Balaena Bay is a small bay on the western side of Evans Bay in Wellington Harbour. Its shape creates a semi-sheltered cove which provides some protection from the prevailing northwest and southerly winds which blow along the north-south line of the hills which form Evans Bay.
Slipways were laid at Balaena Bay around the 1890s and possibly earlier. Judging by the photos available from that time, there may have been some boatbuilding activity there before James Bringins set up his operation. The first documented boat building activity at Balaena Bay was initiated by James Bringins about 1905. Sometime around 1907 Ted Bailey from Auckland joined Bringins and they worked as a partnership known as ‘Bringins and Bailey.’ They built several vessels and provided maintenance facilities and services for fishing boats and other craft. They operated one of the larger slipways for yachts and fishing boats in Wellington at that time. Bailey left the partnership around mid-1909 to run his own boatbuilding operation at Shed 49, Clyde Quay.
By 1914 Balaena Bay was one of more active boatbuilding areas in Wellington. Bringins boatshed was enlarged and upgraded slipways on either side were installed around 1910-1914. James Bringins ran the slipways and boatbuilding operations until around 1918 when he contracted flu during the major epidemic of that year. He died in 1920.
In early 1919 Joe Jukes bought the boatshed and slipway licence previously held by James Bringins. Joe Jukes was the most successful of the Balaena Bay builders of boats. In the 1920s he built many of the Island Bay fishing fleet, including the vessels Norna (1922) and the River Nile. Launches he built included Nereides (1925), Vagabond (1926) and Wild Duck (1937). He established a reputation for sound craftsmanship with some outstanding yachts. Around 1936 Joe Jukes moved more into designing. By 1937 his apprentice Rex Rix was doing most of the construction. In 1939 Rex Rix took over the boatbuilding yard. During 1940-1944 Both Rex Rix and Joe Jukes went to Auckland to aid the war boatbuilding effort.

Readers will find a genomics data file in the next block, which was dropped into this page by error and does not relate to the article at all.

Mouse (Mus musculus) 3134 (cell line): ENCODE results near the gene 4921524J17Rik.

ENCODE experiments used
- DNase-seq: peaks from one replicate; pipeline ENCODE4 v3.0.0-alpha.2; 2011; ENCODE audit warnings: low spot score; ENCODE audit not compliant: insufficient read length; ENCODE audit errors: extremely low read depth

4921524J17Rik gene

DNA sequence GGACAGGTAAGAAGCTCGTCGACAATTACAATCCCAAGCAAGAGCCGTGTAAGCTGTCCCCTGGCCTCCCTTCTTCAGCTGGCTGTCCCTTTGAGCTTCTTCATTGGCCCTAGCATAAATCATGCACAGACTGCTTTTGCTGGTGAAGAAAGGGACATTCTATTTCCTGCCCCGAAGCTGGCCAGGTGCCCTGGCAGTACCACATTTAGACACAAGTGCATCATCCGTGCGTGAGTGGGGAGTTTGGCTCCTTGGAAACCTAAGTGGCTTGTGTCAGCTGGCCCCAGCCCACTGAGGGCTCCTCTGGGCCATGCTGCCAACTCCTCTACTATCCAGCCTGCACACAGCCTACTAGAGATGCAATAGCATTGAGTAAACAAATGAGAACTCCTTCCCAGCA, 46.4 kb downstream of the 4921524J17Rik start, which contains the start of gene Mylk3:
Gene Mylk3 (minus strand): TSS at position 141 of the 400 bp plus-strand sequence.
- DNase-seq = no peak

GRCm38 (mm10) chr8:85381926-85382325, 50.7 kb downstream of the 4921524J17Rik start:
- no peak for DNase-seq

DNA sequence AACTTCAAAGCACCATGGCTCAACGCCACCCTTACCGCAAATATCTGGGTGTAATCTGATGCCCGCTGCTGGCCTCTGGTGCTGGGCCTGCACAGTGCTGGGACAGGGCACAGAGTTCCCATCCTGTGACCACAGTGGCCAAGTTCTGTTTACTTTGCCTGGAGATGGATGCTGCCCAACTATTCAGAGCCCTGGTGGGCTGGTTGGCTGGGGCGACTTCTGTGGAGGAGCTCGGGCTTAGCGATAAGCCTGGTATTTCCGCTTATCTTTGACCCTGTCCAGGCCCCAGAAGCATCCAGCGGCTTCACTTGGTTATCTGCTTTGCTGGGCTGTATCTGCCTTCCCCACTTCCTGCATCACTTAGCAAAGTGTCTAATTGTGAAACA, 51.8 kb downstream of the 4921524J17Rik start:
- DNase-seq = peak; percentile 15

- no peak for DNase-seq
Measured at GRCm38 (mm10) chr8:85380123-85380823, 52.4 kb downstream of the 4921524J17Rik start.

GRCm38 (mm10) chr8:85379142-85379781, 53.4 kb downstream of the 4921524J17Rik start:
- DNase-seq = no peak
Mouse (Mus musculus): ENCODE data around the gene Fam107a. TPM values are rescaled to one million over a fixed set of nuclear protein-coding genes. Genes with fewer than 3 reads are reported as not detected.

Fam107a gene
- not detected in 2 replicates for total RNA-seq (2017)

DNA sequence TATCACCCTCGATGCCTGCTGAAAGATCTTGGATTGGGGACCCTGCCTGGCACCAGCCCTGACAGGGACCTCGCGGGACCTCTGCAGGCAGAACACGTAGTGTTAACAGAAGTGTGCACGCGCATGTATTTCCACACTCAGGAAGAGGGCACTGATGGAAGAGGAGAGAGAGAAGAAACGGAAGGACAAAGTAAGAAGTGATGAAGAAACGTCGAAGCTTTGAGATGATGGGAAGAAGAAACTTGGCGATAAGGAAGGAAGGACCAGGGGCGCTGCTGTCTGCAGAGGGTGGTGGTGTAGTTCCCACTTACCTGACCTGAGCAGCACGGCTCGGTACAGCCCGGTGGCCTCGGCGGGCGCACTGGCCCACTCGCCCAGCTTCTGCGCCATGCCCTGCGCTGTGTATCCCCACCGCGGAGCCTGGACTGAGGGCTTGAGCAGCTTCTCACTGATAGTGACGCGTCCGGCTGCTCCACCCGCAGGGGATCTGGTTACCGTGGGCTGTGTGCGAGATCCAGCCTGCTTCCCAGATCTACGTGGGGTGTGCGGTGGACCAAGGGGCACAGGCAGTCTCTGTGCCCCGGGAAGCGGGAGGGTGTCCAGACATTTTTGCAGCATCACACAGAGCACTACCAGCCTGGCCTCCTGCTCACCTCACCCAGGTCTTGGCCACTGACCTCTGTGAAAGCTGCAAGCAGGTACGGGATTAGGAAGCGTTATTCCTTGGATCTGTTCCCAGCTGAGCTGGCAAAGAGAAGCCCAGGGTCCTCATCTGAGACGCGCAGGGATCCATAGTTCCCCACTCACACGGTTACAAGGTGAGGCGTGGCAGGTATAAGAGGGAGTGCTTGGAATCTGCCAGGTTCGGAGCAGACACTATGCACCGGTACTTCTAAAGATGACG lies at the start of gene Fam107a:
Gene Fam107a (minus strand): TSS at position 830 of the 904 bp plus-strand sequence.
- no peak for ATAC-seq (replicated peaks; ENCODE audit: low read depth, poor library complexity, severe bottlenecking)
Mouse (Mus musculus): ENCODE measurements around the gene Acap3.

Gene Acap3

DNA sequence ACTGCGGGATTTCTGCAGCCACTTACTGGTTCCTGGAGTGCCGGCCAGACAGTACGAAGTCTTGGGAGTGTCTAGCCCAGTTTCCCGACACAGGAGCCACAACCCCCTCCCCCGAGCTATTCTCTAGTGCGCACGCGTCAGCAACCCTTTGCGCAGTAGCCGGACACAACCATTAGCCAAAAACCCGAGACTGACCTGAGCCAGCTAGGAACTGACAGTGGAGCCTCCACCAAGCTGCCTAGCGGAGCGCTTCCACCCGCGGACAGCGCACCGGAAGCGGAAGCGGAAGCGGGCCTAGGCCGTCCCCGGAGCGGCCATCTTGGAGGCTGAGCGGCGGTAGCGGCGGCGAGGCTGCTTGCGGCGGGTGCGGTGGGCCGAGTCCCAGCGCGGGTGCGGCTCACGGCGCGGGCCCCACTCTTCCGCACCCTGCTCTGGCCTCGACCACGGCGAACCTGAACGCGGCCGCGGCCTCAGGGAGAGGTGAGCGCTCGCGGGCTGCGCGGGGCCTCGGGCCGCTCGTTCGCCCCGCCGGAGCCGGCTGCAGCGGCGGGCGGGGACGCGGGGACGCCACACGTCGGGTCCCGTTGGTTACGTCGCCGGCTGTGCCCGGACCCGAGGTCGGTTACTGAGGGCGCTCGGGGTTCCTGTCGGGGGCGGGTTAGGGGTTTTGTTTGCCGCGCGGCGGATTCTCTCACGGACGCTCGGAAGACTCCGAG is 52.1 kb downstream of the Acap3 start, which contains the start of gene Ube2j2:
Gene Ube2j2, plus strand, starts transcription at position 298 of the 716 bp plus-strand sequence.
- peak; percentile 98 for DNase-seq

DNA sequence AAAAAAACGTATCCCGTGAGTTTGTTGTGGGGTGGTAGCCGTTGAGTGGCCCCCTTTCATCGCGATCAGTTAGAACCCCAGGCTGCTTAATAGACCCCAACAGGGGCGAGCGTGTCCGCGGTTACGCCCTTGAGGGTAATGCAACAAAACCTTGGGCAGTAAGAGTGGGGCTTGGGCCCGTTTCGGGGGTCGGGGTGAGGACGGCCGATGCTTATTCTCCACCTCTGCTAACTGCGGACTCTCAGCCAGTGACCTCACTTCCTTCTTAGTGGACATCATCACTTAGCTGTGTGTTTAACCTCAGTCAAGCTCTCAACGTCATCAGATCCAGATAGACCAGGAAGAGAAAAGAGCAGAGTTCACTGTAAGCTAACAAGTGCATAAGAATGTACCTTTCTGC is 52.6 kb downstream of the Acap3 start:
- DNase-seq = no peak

In September 1944 Athol Burns purchased the lease and boatshed previously owned by Joe Jukes. Craft Construction Ltd was officially established in January 1945 by Norman Thomas and Athol Burns who were the joint directors. Athol Burns was the resident designer from 1945 until 1947 when he sold his share in the company. Norman Thomas operated Craft Construction until he sold the company in June 1950 to Gilbert Stevens. Barney Daniels bought Craft Construction in July 1952. He put the company into voluntary liquidation in January 1954.
At the end of WW2, conflicts which had been evident since the early 1900s surfaced again. The need for boat building and servicing facilities clashed with the wishes of local residents for a clean, uncluttered bathing beach. Since the early days of Bringins Boatyard, there had been continuing conflict between the local residents around Balaena Bay and the various owners of the boatbuilding and servicing facilities. Eventually the residents won and the boatshed owned by Craft Construction was demolished in 1954.
An 18-page version of the history is available as a pdf here.